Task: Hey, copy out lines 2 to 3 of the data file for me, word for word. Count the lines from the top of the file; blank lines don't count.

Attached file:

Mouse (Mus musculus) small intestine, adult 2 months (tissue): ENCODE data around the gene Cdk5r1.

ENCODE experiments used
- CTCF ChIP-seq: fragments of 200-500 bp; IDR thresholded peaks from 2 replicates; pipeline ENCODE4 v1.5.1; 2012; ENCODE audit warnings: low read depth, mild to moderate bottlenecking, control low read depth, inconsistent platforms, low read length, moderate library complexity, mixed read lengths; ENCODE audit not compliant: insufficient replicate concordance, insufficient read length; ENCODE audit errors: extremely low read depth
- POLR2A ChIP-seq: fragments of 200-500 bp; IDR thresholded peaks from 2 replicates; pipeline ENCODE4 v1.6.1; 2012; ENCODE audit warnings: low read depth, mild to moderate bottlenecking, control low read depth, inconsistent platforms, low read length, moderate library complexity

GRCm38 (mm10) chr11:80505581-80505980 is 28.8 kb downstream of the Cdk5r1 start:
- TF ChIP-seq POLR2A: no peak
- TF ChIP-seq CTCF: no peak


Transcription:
ENCODE experiments used
- CTCF ChIP-seq: fragments of 200-500 bp; IDR thresholded peaks from 2 replicates; pipeline ENCODE4 v1.5.1; 2012; ENCODE audit warnings: low read depth, mild to moderate bottlenecking, control low read depth, inconsistent platforms, low read length, moderate library complexity, mixed read lengths; ENCODE audit not compliant: insufficient replicate concordance, insufficient read length; ENCODE audit errors: extremely low read depth